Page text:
The Reasons Why You Have a Runny Nose
A chronic runny nose, or rhinorrhea, can be an uncomfortable experience for anyone. Often, a runny nose may be a side effect of a cold or flu, but sometimes they occur for a variety of other reasons.
Either way, nobody enjoys life with a stuffed up airway. Drainage from a runny nose may range in color and consistency. Sometimes people have clear-colored mucous while others have yellow or green which could indicate infection.
While most people connect a runny nose with drainage from the nasal cavity, it can also drain down the throat causing soreness and irritability. Sometimes, a runny nose is just irritating while other times it can lead to severe nasal congestion and difficulty breathing.
Runny Nose Symptoms
Identifying the symptoms of a runny nose may be obvious. Drainage is expected. However, other symptoms can occur due to a runny nose. These symptoms can happen if you allow rhinorrhea to remain untreated for a period of time.
Common symptoms include:
- A sore throat
- A cough
- Itchy eyes
- Body aches
Rhinorrhea can make a person feel overall crummy. This indicates just how incredibly interconnected the body truly is. If you start to experience other signs of illness, you should reach out to your doctor to rule out more serious health concerns.
What Can Cause a Runny Nose?
There’s no one-size-fits-all approach when it comes to identifying the cause of a runny nose. The reason may be just as unique as the person suffering from it.
If you notice that you have a runny nose often throughout the year, you may want to create a journal to document it to show to your doctor. However, there are a few culprits that usually play a role in excessive nasal drainage.
Common causes include:
- Upper respiratory infection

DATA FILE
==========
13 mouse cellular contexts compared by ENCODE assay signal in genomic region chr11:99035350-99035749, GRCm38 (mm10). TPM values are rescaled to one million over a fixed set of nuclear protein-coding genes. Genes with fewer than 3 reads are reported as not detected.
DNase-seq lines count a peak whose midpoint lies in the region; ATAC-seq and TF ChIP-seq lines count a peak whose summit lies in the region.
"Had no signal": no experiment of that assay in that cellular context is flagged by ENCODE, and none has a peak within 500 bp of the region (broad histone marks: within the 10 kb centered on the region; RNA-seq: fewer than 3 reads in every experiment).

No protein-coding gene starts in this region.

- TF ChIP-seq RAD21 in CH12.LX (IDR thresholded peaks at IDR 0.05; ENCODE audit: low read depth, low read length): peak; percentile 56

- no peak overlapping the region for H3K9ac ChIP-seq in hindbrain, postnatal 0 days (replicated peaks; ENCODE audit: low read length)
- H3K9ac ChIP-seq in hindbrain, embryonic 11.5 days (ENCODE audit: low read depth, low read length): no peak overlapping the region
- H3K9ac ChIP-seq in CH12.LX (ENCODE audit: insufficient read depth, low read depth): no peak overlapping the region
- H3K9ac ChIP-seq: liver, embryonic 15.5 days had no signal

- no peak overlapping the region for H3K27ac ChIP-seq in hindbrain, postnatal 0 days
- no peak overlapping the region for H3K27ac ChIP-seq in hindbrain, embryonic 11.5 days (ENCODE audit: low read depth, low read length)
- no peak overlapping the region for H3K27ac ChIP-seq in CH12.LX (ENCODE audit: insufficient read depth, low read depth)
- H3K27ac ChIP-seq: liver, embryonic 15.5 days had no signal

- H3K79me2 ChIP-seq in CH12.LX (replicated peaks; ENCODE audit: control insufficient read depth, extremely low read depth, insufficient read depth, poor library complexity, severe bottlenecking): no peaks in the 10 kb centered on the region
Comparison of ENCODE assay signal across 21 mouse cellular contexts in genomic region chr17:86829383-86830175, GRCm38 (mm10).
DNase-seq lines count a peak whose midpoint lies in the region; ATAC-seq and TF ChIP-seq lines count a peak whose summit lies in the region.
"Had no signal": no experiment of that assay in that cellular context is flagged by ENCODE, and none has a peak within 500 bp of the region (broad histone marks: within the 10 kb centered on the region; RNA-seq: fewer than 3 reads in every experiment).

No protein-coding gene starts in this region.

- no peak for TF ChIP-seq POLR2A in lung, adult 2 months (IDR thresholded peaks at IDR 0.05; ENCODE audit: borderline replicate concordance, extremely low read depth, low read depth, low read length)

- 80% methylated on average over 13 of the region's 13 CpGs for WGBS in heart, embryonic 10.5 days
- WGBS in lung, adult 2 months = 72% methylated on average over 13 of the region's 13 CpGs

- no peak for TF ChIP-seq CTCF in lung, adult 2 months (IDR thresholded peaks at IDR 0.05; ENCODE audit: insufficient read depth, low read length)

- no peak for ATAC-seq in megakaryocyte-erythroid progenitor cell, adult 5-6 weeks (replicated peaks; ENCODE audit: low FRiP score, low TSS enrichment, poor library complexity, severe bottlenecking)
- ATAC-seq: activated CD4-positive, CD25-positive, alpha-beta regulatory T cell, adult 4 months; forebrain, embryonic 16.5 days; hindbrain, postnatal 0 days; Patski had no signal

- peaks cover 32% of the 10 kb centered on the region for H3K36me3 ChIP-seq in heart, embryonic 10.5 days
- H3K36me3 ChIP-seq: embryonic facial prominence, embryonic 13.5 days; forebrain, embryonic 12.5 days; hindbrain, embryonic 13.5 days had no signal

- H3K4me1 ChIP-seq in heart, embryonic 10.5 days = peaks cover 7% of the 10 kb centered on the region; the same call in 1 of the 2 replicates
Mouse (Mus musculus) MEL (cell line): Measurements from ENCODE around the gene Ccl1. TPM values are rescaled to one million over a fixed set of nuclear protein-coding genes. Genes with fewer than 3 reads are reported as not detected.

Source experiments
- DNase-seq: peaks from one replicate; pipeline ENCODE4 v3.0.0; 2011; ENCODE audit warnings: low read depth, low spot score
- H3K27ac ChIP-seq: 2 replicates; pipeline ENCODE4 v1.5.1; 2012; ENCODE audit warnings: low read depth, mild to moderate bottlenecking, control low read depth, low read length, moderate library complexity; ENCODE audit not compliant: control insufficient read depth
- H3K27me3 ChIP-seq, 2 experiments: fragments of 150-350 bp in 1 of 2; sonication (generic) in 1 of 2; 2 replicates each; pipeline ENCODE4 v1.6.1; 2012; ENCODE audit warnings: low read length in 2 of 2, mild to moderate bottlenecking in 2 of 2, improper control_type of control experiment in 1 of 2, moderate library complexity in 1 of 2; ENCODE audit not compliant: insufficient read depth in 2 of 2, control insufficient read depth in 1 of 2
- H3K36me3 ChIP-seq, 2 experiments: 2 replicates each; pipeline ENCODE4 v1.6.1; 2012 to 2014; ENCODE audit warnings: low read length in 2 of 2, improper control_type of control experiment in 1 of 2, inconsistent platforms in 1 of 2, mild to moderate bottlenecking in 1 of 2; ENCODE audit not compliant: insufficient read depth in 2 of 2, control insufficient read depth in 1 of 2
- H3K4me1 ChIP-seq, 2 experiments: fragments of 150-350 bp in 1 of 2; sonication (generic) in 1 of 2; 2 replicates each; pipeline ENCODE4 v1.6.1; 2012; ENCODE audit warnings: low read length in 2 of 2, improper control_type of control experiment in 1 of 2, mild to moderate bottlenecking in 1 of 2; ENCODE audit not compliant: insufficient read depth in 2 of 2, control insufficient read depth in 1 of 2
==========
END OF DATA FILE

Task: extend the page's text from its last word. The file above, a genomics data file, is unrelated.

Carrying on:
- Exposure to irritants such as cigarette smoke
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- Hormone fluctuations
- Exposure to different weather patterns
- Certain odors
All of these things can cause a runny nose. Be mindful of what impacts your nasal drainage so you may avoid these irritants in the future.
How to Stop a Runny Nose
If you are suffering from a runny nose, then you are likely eager to learn how you can treat the pesky symptoms.
There are many things you can do to help curb some of the most desirable aspects of having a runny nose:
- Gently blow your nose and wipe drainage away to help reduce the buildup of snot in your nasal cavity. Be mindful not to blow your nose too hard as this could irritate your nose and lead to more drainage.
- Use a Neti-Pot to clear out your nose and provide instant relief. While it is likely that drainage will return, using water to clear out the build-up can offer a few minutes of breathing better.
- Sitting in a steamed room can also break up the digestion. You can do this by turning on the hot water in your shower and allowing your bathroom to fill up with steam. Sit in the room for a few minutes to break up the snot and breathe easier.
- There are a variety of over-the-counter medications designed to reduce digestion and stop a runny nose. Be sure to read the instructions for any side effects and proper dosage.
- Be sure to get plenty of rest. When our bodies don’t feel well, the best thing we can do is give ourselves a timeout. Take as many naps as possible and try going to bed earlier so your body has an opportunity to health itself.
- Drink plenty of water. The last thing you need is to become dehydrated on top of having a runny nose.
- Eat plenty of healthy foods to promote your body’s healing.
- Spicy foods can also open up the airway and allow you temporarily breathe better.
- You can also try to clear the air with a purifier machine. Removing irritants from the air can help you get better faster. You can also put a bit of mint in the purifier to help you breathe more comfortable, too.
A runny nose can be aggravating and even lead to other health issues. Take care of yourself when your body is telling you that something is wrong. While most will remedy itself in a matter of days, prolong drainage may warrant a visit to your doctor.
If you have chronic rhinorrhea, then you may need to talk to your doctor about allergies or other underlying issues. Your doctor may also be able to prescribe medication to help.